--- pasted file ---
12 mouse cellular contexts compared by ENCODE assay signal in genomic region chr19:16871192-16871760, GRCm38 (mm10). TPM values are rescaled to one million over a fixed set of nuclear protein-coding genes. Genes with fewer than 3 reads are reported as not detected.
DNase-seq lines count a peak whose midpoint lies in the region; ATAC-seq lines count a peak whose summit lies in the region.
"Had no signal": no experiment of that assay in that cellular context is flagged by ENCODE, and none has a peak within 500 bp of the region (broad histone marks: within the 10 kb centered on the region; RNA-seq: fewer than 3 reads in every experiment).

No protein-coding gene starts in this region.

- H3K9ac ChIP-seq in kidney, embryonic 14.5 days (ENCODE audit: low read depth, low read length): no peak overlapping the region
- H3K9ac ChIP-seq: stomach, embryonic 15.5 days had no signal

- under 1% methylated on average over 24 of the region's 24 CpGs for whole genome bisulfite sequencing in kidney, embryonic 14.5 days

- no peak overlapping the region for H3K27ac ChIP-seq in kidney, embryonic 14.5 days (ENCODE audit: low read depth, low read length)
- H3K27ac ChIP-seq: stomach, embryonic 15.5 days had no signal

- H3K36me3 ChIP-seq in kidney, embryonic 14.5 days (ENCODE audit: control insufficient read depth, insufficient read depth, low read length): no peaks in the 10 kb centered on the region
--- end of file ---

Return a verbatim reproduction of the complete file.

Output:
12 mouse cellular contexts compared by ENCODE assay signal in genomic region chr19:16871192-16871760, GRCm38 (mm10). TPM values are rescaled to one million over a fixed set of nuclear protein-coding genes. Genes with fewer than 3 reads are reported as not detected.
DNase-seq lines count a peak whose midpoint lies in the region; ATAC-seq lines count a peak whose summit lies in the region.
"Had no signal": no experiment of that assay in that cellular context is flagged by ENCODE, and none has a peak within 500 bp of the region (broad histone marks: within the 10 kb centered on the region; RNA-seq: fewer than 3 reads in every experiment).

No protein-coding gene starts in this region.

- H3K9ac ChIP-seq in kidney, embryonic 14.5 days (ENCODE audit: low read depth, low read length): no peak overlapping the region
- H3K9ac ChIP-seq: stomach, embryonic 15.5 days had no signal

- under 1% methylated on average over 24 of the region's 24 CpGs for whole genome bisulfite sequencing in kidney, embryonic 14.5 days

- no peak overlapping the region for H3K27ac ChIP-seq in kidney, embryonic 14.5 days (ENCODE audit: low read depth, low read length)
- H3K27ac ChIP-seq: stomach, embryonic 15.5 days had no signal

- H3K36me3 ChIP-seq in kidney, embryonic 14.5 days (ENCODE audit: control insufficient read depth, insufficient read depth, low read length): no peaks in the 10 kb centered on the region